Corporate Sponsorship and Advertising in the Blogosphere
I’ve been “watching” people tweet about attending the BlogHer ’12 conference for a while now. I don’t observe all the time, or even every day, but #BlogHer12 is one of the streams of hashtags I follow when I do log in. I have also started planning out a FaceBook fan page so I can update it while I’m at BlogHer at the beginning of August. It isn’t a big deal, I’ve known how to do this sort of stuff for ages, and played around with these sorts of things several times before now.
I see bloggers announcing on Twitter that they are open to receiving corporate sponsorships. Well, duh! Sure, I will take some money, too, if a corporation wants to throw money at me. I put out a question about information on securing corporate sponsorship to attend BlogHer ’12 on the BlogHer ’12 tweet-stream. I only got one meaningful reply that actually referenced a page that showed what would be called a media kit in the “print” publication world.
All of this stuff, every single bit of it, points (in semiotic jargon anything that points to something else is an index) to the fact that the publication industry isn’t just changing, it has already changed.
You can read BlogHer’s policy on sponsored bloggers at conferences on their page called BlogHer and Sponsored Bloggers: Answers to Frequently Asked Questions (FAQs) In it they say they first became aware of bloggers independently securing sponsorships to help them attend BlogHer conferences only a couple years ago.
The first year I attended BlogHer, 2007, I was in awe of my roomie who seemed to know how to leverage everything to its full extent and market herself exceptionally well. I have stayed in contact with her on several networks and watched her develop and extend her brand. She was only the first of many, many savvy, intelligent, and entrepreneurial women I would meet through BlogHer.
What I think I am seeing is the new and very different face of publishing. When I was a little girl reading the magazines on my parent’s end table between Mom’s spot on the couch and Dad’s chair, I remember a women’s magazine with a column called something like “Can This Marriage Be Saved?” That column transmogrified into 100s if not 1000s of blogs where relationships are examined and possibilities far less genteel than in that original column are voiced, remixed and chimed in on again and again in the comments sections of blogs.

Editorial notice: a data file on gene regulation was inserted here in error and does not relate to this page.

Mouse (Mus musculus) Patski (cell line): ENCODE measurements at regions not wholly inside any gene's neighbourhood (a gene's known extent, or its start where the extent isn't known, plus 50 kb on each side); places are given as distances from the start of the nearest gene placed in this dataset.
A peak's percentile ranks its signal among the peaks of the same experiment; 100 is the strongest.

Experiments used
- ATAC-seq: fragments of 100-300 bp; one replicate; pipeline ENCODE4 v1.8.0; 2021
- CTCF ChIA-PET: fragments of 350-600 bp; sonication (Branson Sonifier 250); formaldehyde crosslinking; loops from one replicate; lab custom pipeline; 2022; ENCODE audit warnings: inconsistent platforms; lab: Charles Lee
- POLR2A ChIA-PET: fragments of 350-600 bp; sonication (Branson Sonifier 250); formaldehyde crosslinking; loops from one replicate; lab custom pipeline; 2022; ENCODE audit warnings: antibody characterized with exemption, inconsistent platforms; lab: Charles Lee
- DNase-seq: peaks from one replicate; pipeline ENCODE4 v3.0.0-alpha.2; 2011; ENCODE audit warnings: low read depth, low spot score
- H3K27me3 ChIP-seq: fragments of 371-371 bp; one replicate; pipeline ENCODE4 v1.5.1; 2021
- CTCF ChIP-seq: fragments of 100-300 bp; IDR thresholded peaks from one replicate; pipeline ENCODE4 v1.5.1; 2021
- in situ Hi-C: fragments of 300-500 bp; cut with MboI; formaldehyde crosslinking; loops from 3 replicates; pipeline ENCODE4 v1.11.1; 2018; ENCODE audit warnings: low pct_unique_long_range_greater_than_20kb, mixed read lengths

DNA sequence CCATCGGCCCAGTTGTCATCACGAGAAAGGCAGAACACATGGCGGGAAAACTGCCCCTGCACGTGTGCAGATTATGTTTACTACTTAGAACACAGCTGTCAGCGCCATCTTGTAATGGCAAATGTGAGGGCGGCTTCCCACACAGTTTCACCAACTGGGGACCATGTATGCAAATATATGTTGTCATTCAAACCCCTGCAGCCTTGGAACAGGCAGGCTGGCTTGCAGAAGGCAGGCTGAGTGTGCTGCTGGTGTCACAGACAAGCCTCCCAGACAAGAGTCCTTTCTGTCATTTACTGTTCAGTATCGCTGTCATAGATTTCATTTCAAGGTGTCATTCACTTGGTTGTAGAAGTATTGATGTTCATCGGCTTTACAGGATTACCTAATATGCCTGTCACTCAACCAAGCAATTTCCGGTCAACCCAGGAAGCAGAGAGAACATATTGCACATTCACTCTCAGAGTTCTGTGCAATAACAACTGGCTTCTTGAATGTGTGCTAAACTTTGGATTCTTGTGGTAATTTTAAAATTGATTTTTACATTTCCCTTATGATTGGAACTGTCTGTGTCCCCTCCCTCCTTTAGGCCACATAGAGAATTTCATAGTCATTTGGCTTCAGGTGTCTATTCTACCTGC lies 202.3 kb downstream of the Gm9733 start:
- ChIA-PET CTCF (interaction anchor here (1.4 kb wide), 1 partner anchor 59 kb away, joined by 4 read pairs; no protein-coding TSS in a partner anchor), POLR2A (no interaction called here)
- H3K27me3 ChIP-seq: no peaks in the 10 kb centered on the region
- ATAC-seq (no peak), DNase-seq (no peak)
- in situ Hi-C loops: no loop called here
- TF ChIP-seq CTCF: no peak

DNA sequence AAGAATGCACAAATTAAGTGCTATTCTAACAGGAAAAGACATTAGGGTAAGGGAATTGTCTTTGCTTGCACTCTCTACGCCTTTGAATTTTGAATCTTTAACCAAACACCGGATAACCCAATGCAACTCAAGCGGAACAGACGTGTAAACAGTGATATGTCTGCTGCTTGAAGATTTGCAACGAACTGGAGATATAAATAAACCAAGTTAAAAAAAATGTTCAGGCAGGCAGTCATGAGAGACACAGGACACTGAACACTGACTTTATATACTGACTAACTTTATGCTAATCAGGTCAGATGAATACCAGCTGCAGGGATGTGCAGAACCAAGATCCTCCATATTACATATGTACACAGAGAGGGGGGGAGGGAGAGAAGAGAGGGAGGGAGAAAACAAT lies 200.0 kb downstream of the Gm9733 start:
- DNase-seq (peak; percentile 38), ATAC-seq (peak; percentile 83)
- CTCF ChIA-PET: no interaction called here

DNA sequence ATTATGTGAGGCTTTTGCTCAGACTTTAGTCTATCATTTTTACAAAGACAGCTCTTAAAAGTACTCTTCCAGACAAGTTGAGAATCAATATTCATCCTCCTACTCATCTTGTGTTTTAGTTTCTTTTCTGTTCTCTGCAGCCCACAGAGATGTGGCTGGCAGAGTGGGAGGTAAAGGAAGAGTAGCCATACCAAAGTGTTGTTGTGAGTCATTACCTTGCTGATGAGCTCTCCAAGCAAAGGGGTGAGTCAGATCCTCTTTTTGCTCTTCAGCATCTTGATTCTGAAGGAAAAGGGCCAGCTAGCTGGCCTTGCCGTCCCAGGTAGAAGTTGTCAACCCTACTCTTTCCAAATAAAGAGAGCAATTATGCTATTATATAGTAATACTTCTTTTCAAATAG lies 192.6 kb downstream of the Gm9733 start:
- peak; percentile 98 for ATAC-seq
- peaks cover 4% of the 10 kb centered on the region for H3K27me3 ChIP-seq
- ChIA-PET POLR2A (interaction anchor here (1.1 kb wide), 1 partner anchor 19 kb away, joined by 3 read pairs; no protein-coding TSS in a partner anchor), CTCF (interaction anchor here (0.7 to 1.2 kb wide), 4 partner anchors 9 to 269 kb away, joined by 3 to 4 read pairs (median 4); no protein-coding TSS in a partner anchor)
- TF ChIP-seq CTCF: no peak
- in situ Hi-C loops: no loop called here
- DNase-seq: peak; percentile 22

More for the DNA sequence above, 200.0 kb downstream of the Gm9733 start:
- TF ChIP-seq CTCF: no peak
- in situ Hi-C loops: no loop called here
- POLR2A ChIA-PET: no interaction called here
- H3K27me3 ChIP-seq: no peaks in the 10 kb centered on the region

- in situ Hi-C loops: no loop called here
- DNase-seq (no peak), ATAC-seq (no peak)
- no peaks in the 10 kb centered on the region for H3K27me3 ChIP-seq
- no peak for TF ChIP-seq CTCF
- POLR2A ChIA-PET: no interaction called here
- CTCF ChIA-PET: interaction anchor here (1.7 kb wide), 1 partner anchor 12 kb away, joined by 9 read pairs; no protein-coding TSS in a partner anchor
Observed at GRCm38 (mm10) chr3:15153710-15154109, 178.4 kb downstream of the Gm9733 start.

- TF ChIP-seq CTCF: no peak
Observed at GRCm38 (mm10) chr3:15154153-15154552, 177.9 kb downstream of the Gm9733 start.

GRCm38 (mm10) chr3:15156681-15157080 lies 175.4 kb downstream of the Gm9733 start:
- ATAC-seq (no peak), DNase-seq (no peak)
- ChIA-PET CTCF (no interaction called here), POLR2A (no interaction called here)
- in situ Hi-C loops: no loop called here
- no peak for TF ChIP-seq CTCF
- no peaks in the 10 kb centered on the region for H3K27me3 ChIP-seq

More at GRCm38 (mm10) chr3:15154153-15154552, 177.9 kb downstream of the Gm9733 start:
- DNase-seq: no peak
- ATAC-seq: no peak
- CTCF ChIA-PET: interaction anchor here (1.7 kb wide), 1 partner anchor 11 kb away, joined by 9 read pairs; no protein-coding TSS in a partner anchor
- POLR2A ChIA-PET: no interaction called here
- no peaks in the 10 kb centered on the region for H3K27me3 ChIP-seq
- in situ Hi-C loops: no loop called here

Ads on blogs, memberships in ad networks, and give aways and coupon exchange were the “egg money” of the 2000s. But right around 2010 that began changing again as professional models of marketing designed for the social web began to be incorporated in Mommy Blogs by the young professionals who helped design social media.
The incorporation of professional strategies and tactics into a totally new channel of communication that grew out of a rather stilted publication model where 90 percent of the information that went out to women in magazines through a rather one sided flow was in the form of advertising.
It seems that some women have managed to market themselves to the vestiges of the old magazine advertising models in the form of P.R. companies that have always created ad campaigns for manufacturers. Right now these companies are apparently willing to invest in women who are creating the new medium that is replacing the old. Their intended market is the same as ever, the people who run the millions of households that comprise the bulk of the American marketplace: the women raising families.
Smaller segmented populations are a known commodity in media and have been so since the explosion of cable channels replaced the small number of channels carried by early cable stations along with network stations. Blogs are segmenting a market that was once populated by “ladies” magazines.
The women who attend BlogHer do so for a variety of reasons, only a very few of them want to develop a professional publication.
Some of women attend to learn how to make “egg money.” Egg money isn’t just chicken scratch, by the way. Sorry, I could not resist that one. Egg money, for those of a generation totally disconnected from the last vestiges of a predominantly rural America that existed in the 20th Century, was the “extra” money made by women selling eggs, that they used to fund rural households “incidental” expenses.
Some of the attendees do so to find out about making their blogs more professional but not necessarily to make tons of money. They may want to blog in support of a cause, to advance a belief, to connect with hobby aficionados who share the same passion they do.
Some attend to have a break from family, travel, and meet-up with old, or make new, friends.
The women who attend and want to create a professional publication and work with advertisers who want to connect with their readers is probably relatively small. The number who have the where with all to to figure out how to sell their own attendance at a conference to a corporate sponsor are a much smaller group. This small number is why I fail to understand why the folks who have corporate sponsors are so tight-lipped about the whole process.
Competition is vastly over-rated. Cooperation in developing a new market should be one of our goals, in my very humble opinion. It is very unlikely that many of us would pose any competition to anyone else. We blog in different areas, in different ways, and could provide inroads to very different groups of potential customers to the same company.
I’m a free flow of information sort of person so I will share basic information I find out about the sponsorship process as I figure it out.
Stay tuned. I will definitely write about this topic again.
Corporate Sponsorship and Advertising in the Blogosphere